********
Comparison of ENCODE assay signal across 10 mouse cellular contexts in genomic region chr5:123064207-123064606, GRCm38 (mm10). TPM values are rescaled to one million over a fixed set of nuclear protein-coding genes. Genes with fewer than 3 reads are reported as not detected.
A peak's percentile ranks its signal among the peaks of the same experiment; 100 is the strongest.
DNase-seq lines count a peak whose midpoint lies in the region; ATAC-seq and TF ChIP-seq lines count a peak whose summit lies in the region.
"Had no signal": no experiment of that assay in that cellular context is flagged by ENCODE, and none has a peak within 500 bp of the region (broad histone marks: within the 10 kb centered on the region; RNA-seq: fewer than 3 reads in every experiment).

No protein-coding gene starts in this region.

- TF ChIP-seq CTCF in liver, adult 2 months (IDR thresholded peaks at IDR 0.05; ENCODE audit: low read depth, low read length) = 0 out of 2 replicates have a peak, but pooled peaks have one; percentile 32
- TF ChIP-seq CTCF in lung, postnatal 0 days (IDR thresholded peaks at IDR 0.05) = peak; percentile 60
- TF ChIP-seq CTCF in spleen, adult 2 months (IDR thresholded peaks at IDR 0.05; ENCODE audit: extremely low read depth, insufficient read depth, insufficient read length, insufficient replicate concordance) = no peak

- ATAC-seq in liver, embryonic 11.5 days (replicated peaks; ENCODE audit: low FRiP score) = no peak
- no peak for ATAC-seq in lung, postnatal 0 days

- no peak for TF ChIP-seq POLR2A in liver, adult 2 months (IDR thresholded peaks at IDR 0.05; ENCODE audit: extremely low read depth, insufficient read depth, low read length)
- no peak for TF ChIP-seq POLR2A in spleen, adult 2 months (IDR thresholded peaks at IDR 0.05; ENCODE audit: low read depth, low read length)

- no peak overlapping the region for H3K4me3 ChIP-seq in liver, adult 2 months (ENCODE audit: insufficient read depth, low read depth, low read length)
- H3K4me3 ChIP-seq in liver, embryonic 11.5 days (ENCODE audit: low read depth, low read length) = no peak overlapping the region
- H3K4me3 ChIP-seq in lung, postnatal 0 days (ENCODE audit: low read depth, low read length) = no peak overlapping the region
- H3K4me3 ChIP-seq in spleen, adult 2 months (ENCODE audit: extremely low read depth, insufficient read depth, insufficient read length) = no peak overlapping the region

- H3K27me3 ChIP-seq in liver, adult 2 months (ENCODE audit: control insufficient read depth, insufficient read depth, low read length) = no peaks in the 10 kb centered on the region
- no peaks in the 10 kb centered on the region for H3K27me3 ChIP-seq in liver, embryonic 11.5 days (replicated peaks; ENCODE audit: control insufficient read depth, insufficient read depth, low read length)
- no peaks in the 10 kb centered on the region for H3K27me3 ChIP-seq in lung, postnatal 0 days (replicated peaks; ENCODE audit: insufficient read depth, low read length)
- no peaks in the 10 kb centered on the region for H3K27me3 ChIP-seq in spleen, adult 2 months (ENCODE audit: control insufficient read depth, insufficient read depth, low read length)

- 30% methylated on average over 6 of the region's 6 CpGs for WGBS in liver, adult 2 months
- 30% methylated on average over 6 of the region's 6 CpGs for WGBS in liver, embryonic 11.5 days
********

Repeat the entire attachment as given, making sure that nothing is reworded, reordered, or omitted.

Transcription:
Comparison of ENCODE assay signal across 10 mouse cellular contexts in genomic region chr5:123064207-123064606, GRCm38 (mm10). TPM values are rescaled to one million over a fixed set of nuclear protein-coding genes. Genes with fewer than 3 reads are reported as not detected.
A peak's percentile ranks its signal among the peaks of the same experiment; 100 is the strongest.
DNase-seq lines count a peak whose midpoint lies in the region; ATAC-seq and TF ChIP-seq lines count a peak whose summit lies in the region.
"Had no signal": no experiment of that assay in that cellular context is flagged by ENCODE, and none has a peak within 500 bp of the region (broad histone marks: within the 10 kb centered on the region; RNA-seq: fewer than 3 reads in every experiment).

No protein-coding gene starts in this region.

- TF ChIP-seq CTCF in liver, adult 2 months (IDR thresholded peaks at IDR 0.05; ENCODE audit: low read depth, low read length) = 0 out of 2 replicates have a peak, but pooled peaks have one; percentile 32
- TF ChIP-seq CTCF in lung, postnatal 0 days (IDR thresholded peaks at IDR 0.05) = peak; percentile 60
- TF ChIP-seq CTCF in spleen, adult 2 months (IDR thresholded peaks at IDR 0.05; ENCODE audit: extremely low read depth, insufficient read depth, insufficient read length, insufficient replicate concordance) = no peak

- ATAC-seq in liver, embryonic 11.5 days (replicated peaks; ENCODE audit: low FRiP score) = no peak
- no peak for ATAC-seq in lung, postnatal 0 days

- no peak for TF ChIP-seq POLR2A in liver, adult 2 months (IDR thresholded peaks at IDR 0.05; ENCODE audit: extremely low read depth, insufficient read depth, low read length)
- no peak for TF ChIP-seq POLR2A in spleen, adult 2 months (IDR thresholded peaks at IDR 0.05; ENCODE audit: low read depth, low read length)

- no peak overlapping the region for H3K4me3 ChIP-seq in liver, adult 2 months (ENCODE audit: insufficient read depth, low read depth, low read length)
- H3K4me3 ChIP-seq in liver, embryonic 11.5 days (ENCODE audit: low read depth, low read length) = no peak overlapping the region
- H3K4me3 ChIP-seq in lung, postnatal 0 days (ENCODE audit: low read depth, low read length) = no peak overlapping the region
- H3K4me3 ChIP-seq in spleen, adult 2 months (ENCODE audit: extremely low read depth, insufficient read depth, insufficient read length) = no peak overlapping the region

- H3K27me3 ChIP-seq in liver, adult 2 months (ENCODE audit: control insufficient read depth, insufficient read depth, low read length) = no peaks in the 10 kb centered on the region
- no peaks in the 10 kb centered on the region for H3K27me3 ChIP-seq in liver, embryonic 11.5 days (replicated peaks; ENCODE audit: control insufficient read depth, insufficient read depth, low read length)
- no peaks in the 10 kb centered on the region for H3K27me3 ChIP-seq in lung, postnatal 0 days (replicated peaks; ENCODE audit: insufficient read depth, low read length)
- no peaks in the 10 kb centered on the region for H3K27me3 ChIP-seq in spleen, adult 2 months (ENCODE audit: control insufficient read depth, insufficient read depth, low read length)

- 30% methylated on average over 6 of the region's 6 CpGs for WGBS in liver, adult 2 months
- 30% methylated on average over 6 of the region's 6 CpGs for WGBS in liver, embryonic 11.5 days